I grew up in California’s northern Mojave desert at the foot of the Sierra Nevada mountain range, enjoying all of the hiking, skiing, and backpacking that these mountains had to offer. My desire to be close to the Sierra Nevada was certainly one of many reasons that I chose to attend the University of California at Davis, receiving a B.S. in Electrical and Computer Engineering in 1985. I then worked as a design engineer for what was then called the Naval Weapons Center in China Lake, CA for 4 years, designing, fabricating, and testing prototype electronics for the Laser Guided Training Round. In 1989 I enrolled in the graduate program at the University of California, Santa Barbara with the help of an educational fellowship provided by the Department of Defense. My original intention was simply to get a Masters degree, but at the encouragement of my graduate advisor, Professor Sanjit Mitra, I decided to stay on and pursue my PhD.
After receiving my PhD in 1993, I returned to China Lake and moved into the research department. During this time, my research focus was on applications of wavelets to practical problems of interest to the Navy, in particularly image and video compression. I left China Lake in 2000 to join the faculty in the Klipsch School of Electrical and Computer Engineering at New Mexico State University. Since coming here, I have continued to study issues related to signal compression such as information extraction from compressed bit streams and the design of efficient, perceptually scalable audio coders. My current research interests include distributed audio and video coding, polarimetric image processing, and audio quality analysis.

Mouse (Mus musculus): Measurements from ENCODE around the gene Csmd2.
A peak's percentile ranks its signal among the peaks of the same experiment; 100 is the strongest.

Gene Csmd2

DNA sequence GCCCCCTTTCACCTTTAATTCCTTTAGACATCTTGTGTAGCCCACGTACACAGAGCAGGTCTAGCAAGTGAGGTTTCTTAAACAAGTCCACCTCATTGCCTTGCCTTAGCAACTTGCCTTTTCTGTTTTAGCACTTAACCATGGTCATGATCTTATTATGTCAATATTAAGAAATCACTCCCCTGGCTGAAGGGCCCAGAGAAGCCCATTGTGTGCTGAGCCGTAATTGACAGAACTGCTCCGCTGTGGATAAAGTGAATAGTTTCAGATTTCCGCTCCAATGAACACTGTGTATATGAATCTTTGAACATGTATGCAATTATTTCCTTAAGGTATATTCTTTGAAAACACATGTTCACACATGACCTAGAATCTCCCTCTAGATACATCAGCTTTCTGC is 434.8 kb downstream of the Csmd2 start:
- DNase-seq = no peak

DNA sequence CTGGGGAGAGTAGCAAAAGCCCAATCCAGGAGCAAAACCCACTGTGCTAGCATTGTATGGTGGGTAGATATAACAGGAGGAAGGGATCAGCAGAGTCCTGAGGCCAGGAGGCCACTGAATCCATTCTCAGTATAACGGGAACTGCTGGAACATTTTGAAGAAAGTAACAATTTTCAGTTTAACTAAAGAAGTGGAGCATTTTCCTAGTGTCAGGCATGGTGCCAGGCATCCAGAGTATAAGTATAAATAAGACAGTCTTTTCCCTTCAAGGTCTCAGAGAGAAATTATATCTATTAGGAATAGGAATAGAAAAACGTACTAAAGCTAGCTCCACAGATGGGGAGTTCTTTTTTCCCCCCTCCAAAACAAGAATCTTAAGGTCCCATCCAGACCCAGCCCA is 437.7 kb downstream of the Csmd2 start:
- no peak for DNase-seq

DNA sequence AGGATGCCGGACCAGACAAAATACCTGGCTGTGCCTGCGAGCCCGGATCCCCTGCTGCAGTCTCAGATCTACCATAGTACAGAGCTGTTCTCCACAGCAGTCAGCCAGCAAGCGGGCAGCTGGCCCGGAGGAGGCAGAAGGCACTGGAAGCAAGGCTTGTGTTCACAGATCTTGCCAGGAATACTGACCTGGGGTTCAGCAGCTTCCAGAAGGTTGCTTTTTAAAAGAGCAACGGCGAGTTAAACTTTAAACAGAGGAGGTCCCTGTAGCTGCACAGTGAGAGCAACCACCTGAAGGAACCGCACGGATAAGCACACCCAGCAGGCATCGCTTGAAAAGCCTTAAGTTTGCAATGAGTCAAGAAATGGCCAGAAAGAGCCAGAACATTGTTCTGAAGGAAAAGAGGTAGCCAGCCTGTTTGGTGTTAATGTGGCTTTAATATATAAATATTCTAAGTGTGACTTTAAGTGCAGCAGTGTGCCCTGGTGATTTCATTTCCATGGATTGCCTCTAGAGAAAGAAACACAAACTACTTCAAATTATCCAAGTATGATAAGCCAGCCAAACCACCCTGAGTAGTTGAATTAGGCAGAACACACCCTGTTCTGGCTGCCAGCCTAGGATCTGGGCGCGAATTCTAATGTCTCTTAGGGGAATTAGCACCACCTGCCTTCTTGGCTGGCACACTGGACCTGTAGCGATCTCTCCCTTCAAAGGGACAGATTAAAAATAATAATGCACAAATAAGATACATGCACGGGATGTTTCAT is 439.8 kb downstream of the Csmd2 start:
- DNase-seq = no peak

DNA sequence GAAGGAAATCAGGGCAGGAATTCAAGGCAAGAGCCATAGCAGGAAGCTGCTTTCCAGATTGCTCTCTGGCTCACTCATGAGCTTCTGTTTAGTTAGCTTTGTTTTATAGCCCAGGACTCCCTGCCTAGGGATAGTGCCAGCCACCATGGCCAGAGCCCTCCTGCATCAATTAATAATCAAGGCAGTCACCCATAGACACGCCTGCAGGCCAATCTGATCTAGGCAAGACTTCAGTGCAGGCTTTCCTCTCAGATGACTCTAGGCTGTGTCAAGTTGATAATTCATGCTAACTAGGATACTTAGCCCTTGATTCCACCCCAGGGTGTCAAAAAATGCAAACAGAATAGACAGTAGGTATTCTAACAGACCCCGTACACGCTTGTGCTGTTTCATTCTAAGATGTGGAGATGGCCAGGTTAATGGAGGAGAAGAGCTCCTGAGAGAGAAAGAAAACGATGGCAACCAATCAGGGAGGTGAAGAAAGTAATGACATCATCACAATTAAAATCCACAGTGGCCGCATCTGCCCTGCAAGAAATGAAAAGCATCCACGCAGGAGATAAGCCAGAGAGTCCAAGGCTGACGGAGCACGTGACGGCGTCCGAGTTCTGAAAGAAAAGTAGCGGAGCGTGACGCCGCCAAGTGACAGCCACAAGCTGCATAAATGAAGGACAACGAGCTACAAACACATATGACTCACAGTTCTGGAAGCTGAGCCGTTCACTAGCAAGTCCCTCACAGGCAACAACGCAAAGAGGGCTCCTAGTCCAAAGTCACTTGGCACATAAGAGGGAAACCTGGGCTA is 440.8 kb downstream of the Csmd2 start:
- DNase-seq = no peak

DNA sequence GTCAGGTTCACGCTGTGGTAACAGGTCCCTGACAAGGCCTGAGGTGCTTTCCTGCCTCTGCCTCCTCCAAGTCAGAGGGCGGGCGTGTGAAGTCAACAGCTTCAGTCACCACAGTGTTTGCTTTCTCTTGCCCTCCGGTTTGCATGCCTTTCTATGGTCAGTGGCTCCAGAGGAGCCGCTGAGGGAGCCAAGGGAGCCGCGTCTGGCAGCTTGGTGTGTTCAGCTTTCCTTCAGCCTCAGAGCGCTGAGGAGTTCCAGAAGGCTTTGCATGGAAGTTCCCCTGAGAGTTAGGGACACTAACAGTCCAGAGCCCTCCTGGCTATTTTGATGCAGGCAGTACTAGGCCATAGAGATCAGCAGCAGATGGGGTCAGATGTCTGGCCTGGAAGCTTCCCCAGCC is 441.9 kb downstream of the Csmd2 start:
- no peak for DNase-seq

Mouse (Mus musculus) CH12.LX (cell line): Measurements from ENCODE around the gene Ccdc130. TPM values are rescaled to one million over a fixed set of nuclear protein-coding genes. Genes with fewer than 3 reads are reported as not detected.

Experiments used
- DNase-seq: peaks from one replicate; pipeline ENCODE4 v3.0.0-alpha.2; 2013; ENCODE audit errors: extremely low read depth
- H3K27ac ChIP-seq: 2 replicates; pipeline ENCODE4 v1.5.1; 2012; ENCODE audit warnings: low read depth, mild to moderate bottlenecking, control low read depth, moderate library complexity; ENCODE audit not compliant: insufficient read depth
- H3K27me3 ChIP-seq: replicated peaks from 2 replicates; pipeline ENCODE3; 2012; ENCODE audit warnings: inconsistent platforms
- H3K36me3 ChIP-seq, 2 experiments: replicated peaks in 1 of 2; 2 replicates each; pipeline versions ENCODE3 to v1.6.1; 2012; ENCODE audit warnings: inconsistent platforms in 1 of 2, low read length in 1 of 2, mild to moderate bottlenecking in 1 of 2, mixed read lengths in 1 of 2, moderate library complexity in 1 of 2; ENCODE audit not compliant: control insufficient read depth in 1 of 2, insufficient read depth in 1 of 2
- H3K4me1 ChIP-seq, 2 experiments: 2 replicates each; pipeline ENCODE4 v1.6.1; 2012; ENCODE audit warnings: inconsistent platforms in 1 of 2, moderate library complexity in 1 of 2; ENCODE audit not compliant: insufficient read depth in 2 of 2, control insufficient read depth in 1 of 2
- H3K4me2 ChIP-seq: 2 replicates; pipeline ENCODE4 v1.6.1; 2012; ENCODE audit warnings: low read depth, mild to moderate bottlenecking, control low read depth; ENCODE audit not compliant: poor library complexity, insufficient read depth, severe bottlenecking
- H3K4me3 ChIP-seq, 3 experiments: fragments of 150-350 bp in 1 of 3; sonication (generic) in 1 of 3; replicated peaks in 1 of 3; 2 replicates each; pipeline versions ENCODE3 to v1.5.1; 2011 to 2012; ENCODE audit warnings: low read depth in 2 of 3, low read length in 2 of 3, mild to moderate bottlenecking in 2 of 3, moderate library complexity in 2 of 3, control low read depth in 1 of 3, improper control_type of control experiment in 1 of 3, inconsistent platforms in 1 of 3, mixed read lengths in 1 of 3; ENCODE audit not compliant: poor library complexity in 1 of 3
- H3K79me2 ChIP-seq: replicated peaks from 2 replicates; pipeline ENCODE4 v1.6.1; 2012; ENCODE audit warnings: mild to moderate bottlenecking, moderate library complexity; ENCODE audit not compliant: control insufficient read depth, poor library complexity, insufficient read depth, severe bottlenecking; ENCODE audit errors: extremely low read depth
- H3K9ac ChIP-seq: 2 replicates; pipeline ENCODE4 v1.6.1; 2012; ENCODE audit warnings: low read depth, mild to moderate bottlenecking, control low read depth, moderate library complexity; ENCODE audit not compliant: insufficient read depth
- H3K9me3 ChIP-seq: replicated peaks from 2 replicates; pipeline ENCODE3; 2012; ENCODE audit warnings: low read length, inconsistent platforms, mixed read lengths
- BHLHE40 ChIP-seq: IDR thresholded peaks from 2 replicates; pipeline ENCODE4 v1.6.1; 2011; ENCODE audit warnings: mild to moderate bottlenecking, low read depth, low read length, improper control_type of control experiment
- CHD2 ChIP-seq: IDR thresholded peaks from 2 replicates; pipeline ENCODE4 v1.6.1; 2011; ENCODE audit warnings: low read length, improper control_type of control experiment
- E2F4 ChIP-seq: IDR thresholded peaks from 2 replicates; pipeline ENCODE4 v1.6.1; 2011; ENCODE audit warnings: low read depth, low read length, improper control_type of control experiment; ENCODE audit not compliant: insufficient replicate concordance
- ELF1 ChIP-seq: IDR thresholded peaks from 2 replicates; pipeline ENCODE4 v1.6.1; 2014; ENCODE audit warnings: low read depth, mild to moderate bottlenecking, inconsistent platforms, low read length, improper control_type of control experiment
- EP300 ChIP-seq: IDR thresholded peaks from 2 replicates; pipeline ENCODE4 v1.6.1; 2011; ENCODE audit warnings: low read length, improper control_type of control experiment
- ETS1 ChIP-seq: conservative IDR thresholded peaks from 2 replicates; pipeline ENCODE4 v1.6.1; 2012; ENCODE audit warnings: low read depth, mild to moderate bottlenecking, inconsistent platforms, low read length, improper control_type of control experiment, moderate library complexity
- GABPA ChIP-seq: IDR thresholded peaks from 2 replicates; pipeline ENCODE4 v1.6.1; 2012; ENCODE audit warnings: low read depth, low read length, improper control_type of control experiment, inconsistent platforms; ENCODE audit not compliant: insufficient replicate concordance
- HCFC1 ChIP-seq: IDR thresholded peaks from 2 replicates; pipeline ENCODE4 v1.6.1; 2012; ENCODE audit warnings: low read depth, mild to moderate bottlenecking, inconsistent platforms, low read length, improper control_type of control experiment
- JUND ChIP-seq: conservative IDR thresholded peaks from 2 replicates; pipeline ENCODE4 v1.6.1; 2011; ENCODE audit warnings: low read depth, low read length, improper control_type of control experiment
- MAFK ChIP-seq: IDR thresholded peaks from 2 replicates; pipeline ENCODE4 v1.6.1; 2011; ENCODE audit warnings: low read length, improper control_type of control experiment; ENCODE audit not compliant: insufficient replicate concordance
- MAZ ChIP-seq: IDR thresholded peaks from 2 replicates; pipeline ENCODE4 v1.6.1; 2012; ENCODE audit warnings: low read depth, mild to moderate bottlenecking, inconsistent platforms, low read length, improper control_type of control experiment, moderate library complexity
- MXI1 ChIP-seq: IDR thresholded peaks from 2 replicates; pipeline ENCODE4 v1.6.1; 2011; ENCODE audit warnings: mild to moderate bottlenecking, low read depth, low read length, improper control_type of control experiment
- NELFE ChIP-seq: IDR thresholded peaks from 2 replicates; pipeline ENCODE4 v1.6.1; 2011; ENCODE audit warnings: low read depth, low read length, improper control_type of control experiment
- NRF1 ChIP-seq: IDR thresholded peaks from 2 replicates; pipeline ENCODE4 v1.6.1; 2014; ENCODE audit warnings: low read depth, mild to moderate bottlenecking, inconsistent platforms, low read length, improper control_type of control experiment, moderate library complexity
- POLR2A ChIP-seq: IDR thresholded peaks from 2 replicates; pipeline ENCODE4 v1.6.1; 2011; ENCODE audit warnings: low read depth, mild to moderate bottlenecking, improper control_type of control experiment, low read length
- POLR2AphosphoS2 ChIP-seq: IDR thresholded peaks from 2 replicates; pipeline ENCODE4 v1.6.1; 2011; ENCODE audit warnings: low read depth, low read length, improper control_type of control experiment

I have a wonderful wife, Kim, who is also a professor at NMSU, and a beautiful 4 1/2 year old daughter Kate.